As critical votes loom on the future of a tower in Winthrop Square that would darken part of Boston’s two best-known parks, divisions on Boston’s most consequential development have deepened.
The City Council, the Legislature, and the governor will each need to sign off on the project, which requires a waiver to a decades-old law that bans new shadows on both Boston Common and the Public Garden. A proposed 775-foot tower on the city-owned plot would do just that in the morning for part of the year. The Walsh administration and the Boston Planning and Development Agency have both pushed for it, stressed that it would convert a useless parking garage into millions for parks and affordable housing, and recently unveiled a new deal that would ban new shadows elsewhere in the city as part of a broader compromise.
Joining the fray today ahead of a hearing on the topic were both Boston City Council President Michelle Wu and former Massachusetts Gov. Mike Dukakis, who co-wrote an op-Ed in the Boston Globe vigorously opposing the project and how it came to be, warning that allowing an exemption to the law sets a dangerous precedent, and calling on officials to start discussions over the project from scratch:
Over the last 50 years, advocates and legislators have come together to protect not just the open space but also the sunshine on the Common. In the 1970s, intensive negotiations over the Park Plaza Development brought the acceptable height of buildings close to the Common and Public Garden from a proposed 215 feet down to 90 precisely to keep them out of shadows. Years later, citizens codified what they determined to be an acceptable balance of development and preservation of sunlight with the 1990 state shadow law.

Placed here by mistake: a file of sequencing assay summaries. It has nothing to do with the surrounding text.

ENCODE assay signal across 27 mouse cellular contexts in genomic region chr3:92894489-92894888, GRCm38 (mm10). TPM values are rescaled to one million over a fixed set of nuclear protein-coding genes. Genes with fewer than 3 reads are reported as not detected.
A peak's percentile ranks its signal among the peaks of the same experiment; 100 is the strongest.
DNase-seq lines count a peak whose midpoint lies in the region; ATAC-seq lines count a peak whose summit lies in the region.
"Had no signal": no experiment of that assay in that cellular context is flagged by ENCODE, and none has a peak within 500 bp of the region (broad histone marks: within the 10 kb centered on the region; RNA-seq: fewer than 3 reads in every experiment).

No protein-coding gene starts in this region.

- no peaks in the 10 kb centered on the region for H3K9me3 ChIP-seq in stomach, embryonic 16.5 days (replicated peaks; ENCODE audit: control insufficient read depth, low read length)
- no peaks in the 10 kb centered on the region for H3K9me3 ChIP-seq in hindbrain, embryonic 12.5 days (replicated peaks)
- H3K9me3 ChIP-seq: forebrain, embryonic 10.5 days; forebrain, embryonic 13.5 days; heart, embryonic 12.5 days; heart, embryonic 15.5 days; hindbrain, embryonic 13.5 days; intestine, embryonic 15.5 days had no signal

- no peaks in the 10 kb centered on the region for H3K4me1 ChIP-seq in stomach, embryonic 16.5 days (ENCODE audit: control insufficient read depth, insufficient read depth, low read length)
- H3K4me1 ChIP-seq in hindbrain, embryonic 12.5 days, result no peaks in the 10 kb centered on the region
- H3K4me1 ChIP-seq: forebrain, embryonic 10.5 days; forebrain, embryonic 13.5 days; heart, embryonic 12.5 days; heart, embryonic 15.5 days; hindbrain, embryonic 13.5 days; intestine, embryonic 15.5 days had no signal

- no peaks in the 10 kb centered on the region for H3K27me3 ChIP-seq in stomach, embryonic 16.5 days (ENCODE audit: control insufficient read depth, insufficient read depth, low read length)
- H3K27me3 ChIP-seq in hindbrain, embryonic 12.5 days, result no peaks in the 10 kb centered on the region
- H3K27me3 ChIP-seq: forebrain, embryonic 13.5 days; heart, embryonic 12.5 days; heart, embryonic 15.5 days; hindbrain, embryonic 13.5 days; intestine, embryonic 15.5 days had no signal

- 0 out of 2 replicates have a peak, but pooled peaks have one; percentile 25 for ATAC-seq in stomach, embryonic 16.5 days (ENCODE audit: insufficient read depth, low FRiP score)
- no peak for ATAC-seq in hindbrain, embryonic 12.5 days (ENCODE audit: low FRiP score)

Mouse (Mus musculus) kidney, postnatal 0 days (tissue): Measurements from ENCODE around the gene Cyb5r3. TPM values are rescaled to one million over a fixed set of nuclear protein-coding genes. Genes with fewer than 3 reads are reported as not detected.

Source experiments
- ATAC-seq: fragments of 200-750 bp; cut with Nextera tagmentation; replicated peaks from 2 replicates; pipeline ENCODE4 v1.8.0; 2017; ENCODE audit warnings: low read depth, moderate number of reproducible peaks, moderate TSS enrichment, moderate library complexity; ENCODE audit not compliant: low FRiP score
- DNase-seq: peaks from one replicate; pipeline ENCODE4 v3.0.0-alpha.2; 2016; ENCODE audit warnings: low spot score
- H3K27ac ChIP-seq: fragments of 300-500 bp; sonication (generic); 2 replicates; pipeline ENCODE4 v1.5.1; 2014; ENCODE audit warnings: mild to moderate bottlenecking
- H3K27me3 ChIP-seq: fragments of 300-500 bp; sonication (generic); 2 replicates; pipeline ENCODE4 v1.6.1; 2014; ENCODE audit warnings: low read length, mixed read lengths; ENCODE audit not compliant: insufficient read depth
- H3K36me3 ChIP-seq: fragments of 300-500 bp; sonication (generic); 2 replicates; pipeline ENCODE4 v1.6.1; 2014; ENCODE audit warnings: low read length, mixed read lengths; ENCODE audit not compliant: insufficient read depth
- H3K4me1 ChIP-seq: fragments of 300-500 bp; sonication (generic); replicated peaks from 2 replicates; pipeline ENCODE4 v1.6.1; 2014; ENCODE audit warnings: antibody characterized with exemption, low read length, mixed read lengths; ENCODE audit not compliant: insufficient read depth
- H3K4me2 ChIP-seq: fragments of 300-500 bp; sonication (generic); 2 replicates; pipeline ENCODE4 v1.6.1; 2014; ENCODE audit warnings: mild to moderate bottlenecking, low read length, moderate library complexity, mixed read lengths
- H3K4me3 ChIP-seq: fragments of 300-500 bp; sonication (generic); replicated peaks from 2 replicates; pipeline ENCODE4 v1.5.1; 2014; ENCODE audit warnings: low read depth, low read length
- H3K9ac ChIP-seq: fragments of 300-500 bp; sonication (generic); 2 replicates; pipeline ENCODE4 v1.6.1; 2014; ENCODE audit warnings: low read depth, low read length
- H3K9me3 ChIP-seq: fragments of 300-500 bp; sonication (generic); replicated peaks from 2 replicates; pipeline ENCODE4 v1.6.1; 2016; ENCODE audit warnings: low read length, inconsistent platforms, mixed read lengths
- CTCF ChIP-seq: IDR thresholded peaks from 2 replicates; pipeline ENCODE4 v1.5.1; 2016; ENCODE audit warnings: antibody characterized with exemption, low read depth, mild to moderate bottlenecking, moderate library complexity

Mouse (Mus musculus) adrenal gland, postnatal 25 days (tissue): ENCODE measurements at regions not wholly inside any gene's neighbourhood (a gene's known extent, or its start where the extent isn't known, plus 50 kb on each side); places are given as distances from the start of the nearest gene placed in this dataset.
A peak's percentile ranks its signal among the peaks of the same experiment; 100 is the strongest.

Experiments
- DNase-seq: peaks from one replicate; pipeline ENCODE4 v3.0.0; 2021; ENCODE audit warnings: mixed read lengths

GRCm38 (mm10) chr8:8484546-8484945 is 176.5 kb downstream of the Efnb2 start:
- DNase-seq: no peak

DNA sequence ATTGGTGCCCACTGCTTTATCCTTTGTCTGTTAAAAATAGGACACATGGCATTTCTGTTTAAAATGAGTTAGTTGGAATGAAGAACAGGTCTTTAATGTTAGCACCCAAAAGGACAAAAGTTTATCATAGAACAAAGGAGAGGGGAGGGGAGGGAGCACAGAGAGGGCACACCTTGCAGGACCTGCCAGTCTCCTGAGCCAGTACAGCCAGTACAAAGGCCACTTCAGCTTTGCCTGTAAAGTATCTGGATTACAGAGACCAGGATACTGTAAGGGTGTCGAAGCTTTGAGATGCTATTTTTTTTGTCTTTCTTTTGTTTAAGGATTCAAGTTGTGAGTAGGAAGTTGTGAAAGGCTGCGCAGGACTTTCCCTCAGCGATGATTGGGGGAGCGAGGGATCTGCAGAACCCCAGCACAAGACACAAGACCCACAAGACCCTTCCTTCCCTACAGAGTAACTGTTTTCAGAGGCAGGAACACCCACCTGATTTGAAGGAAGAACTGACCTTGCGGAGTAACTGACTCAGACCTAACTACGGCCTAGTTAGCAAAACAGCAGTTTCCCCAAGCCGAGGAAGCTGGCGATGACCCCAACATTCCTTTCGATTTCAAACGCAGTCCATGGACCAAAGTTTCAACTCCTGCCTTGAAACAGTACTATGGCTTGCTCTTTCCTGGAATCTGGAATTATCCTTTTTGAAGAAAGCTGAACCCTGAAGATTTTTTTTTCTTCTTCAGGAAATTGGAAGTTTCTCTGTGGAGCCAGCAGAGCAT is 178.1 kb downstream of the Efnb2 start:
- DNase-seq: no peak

We should be more deliberate when reconsidering their wisdom, and not blinded by a one-time, multimillion dollar payout.
The Boston Planning and Development Authority’s process to select a developer willfully ignored that state law in an attempt to maximize profit for the city. Government budgets are perpetually tight and municipal leaders are perennially called on to find the money. But we must not run government as a soulless corporation. Our parks are not profit centers.
This is hardly the first ink to be spilled on the issue. In fact, amid a historic building boom (and an impending election) it’s become one of the most-written-about topics in Boston.
City Councilor Tito Jackson, who is running for mayor, has opposed the project, penning a column of his own for the Boston Sun in January, in which he opined: “Millennium Partners’ proposed tower on the downtown Winthrop Square property would overshadow – figuratively and literally – the treasured heart of our downtown.” He tweeted an endorsement of the Wu/Dukakis piece Monday morning.
Globe columnist Adrian Walker has endorsed the project, calling the neighborhood groups and park advocates who have pushed back against it “well-meaning but deeply misguided.” Said Dante Ramos, about the whole thing, “There just isn’t a problem here.”
Shirley Leung, another influential Globe scribe, weighed in to criticize the way the city kicked the can down the road for too long on whether to allow an exemption to the law, leading to an eleventh hour fight over a long overdue redevelopment and putting other projects at risk. And Renée Loth called the discussion more of “the sort of one-off negotiation that candidate Walsh said he wanted to end.”
The Boston Herald ‘s editorial board also threw its support behind the skyscraper today, citing in part the “enormous” benefits of the cash infusion it would bring to the city’s coffers.
A hearing is scheduled for today at 1:30 p.m. in City Hall.